Last legislative session I introduced Senate Bill 776, creating a grant program for farmers who use certain sustainable practices. These included developing conservation management plans for capturing carbon in our soils and providing concrete ways for farmers to implement these practices.

Wisconsin must continue its investments in soil health. By working in partnership with farmers, conservationists and the community at large, we will ensure our soil continues to support us and our beautiful ecosystems for years and generations to come. And you don’t even have to bury your undies to appreciate it.

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Justice for Indigenous Communities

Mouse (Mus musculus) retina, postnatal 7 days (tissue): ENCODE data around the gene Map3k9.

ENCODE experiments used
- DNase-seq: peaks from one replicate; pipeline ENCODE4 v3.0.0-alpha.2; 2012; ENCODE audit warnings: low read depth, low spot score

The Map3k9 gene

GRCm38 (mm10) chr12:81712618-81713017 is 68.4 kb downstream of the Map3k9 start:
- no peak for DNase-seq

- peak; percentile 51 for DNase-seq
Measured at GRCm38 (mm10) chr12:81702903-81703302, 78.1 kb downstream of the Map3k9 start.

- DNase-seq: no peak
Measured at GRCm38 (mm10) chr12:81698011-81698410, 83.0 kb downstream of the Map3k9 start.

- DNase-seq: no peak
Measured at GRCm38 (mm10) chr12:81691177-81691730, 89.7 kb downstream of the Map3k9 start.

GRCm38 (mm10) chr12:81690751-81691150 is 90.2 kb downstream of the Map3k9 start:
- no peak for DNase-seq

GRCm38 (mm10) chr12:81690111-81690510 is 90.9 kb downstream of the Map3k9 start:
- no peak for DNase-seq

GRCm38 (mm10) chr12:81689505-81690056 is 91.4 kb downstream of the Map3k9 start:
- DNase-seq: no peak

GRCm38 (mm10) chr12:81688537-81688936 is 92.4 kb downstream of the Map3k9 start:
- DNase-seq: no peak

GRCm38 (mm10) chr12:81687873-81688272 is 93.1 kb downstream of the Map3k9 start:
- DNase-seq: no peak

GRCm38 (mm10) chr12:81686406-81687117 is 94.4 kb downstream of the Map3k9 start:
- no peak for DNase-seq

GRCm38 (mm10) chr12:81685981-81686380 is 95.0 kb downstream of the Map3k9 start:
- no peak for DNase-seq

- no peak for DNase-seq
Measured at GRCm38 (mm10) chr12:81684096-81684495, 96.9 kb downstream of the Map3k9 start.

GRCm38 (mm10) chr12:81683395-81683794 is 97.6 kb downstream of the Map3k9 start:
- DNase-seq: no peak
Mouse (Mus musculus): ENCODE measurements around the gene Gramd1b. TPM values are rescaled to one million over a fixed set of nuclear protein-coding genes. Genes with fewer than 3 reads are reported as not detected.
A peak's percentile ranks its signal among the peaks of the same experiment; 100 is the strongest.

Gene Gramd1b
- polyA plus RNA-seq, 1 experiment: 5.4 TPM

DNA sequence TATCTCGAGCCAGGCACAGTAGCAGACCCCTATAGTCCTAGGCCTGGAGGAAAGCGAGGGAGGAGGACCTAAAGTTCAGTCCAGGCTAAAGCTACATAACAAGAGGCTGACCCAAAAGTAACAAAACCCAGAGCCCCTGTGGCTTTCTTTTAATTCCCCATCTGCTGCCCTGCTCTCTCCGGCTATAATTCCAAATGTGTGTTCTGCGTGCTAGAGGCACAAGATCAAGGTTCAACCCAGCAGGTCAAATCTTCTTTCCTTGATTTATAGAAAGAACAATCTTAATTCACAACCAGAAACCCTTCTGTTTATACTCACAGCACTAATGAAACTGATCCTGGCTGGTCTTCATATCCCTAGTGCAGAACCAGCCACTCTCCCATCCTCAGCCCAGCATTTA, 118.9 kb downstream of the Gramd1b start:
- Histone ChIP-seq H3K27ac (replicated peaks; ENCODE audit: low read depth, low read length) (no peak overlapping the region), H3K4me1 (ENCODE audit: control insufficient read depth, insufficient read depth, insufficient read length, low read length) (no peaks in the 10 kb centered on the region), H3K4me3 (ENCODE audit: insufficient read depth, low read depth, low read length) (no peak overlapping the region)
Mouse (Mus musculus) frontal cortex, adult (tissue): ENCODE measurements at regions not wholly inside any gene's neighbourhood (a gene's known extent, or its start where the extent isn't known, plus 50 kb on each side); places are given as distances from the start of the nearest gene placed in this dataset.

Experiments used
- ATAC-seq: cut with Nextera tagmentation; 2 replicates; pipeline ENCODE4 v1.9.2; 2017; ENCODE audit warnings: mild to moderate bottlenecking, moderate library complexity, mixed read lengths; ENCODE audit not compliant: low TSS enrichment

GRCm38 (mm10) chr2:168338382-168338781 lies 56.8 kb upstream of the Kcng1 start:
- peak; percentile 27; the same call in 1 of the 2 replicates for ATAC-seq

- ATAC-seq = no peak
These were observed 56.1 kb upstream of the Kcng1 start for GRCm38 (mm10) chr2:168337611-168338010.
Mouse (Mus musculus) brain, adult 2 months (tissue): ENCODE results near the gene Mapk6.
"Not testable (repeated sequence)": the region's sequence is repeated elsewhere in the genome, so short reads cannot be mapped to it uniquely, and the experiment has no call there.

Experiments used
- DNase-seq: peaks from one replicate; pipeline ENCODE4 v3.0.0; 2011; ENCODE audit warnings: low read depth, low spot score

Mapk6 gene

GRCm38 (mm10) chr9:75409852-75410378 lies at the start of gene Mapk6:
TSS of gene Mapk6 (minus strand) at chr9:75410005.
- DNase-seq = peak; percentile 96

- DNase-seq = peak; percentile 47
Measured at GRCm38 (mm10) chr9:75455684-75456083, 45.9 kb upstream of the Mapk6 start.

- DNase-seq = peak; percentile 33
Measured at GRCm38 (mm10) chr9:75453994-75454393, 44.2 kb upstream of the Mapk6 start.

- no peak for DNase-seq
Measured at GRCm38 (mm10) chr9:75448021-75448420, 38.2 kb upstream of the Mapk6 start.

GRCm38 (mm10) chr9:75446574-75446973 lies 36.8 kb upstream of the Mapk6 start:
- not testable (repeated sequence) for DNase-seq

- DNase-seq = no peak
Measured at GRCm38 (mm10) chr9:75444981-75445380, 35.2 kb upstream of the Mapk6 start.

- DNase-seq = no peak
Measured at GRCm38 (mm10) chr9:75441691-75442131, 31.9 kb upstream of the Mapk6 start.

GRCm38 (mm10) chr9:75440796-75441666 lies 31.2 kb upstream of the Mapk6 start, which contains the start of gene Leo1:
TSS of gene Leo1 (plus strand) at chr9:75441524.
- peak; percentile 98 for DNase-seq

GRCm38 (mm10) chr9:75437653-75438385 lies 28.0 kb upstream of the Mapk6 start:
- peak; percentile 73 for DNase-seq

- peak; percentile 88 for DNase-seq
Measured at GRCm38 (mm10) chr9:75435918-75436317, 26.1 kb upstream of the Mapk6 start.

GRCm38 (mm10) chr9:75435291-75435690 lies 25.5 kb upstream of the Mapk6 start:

Posted by Jeff Smith, State Senator District 31
Jeff Smith, State Senator District 31
Jeff Smith, Senator District 31 (D - Eau Claire)
User is currently offline
on Wednesday, 12 October 2022
in Wisconsin

hochunknation-membersThe third anniversary of Indigenous Peoples’ Day in Wisconsin is an opportunity to celebrate and commit to the preservation of Indigenous American cultures.


BRUNSWICK, WI - In 2019 Governor Tony Evers declared the second Monday of October to be commemorated as Indigenous Peoples’ Day in Wisconsin. On the third anniversary of this day, we should reflect on all we owe to the Indigenous communities that contribute so much to the state of Wisconsin.

Since the arrival of European settlers, American culture has portrayed Native individuals in derogatory ways. Despite many historic and modern-day challenges that Native Americans have faced, Indigenous communities have endured.